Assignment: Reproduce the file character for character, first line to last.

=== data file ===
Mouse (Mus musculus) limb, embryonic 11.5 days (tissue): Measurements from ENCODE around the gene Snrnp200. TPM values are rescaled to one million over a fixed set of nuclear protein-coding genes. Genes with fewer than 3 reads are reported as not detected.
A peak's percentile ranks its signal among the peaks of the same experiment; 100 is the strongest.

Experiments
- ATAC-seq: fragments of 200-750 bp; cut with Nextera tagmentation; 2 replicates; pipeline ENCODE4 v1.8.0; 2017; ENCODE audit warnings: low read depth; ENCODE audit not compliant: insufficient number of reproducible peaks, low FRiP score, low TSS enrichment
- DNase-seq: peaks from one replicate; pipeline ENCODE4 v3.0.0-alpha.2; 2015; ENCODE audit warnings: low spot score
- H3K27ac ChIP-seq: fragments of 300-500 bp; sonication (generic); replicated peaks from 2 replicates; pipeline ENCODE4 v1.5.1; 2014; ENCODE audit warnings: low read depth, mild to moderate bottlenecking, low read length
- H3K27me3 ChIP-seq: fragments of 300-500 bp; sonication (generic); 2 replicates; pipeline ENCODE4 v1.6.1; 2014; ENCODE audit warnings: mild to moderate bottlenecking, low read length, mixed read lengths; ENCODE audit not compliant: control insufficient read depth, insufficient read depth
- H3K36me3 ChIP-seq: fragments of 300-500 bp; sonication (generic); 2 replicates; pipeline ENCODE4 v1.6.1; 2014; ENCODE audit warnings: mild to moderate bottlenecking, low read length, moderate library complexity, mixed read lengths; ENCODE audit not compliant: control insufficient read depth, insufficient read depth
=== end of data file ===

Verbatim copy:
Mouse (Mus musculus) limb, embryonic 11.5 days (tissue): Measurements from ENCODE around the gene Snrnp200. TPM values are rescaled to one million over a fixed set of nuclear protein-coding genes. Genes with fewer than 3 reads are reported as not detected.
A peak's percentile ranks its signal among the peaks of the same experiment; 100 is the strongest.

Experiments
- ATAC-seq: fragments of 200-750 bp; cut with Nextera tagmentation; 2 replicates; pipeline ENCODE4 v1.8.0; 2017; ENCODE audit warnings: low read depth; ENCODE audit not compliant: insufficient number of reproducible peaks, low FRiP score, low TSS enrichment
- DNase-seq: peaks from one replicate; pipeline ENCODE4 v3.0.0-alpha.2; 2015; ENCODE audit warnings: low spot score
- H3K27ac ChIP-seq: fragments of 300-500 bp; sonication (generic); replicated peaks from 2 replicates; pipeline ENCODE4 v1.5.1; 2014; ENCODE audit warnings: low read depth, mild to moderate bottlenecking, low read length
- H3K27me3 ChIP-seq: fragments of 300-500 bp; sonication (generic); 2 replicates; pipeline ENCODE4 v1.6.1; 2014; ENCODE audit warnings: mild to moderate bottlenecking, low read length, mixed read lengths; ENCODE audit not compliant: control insufficient read depth, insufficient read depth
- H3K36me3 ChIP-seq: fragments of 300-500 bp; sonication (generic); 2 replicates; pipeline ENCODE4 v1.6.1; 2014; ENCODE audit warnings: mild to moderate bottlenecking, low read length, moderate library complexity, mixed read lengths; ENCODE audit not compliant: control insufficient read depth, insufficient read depth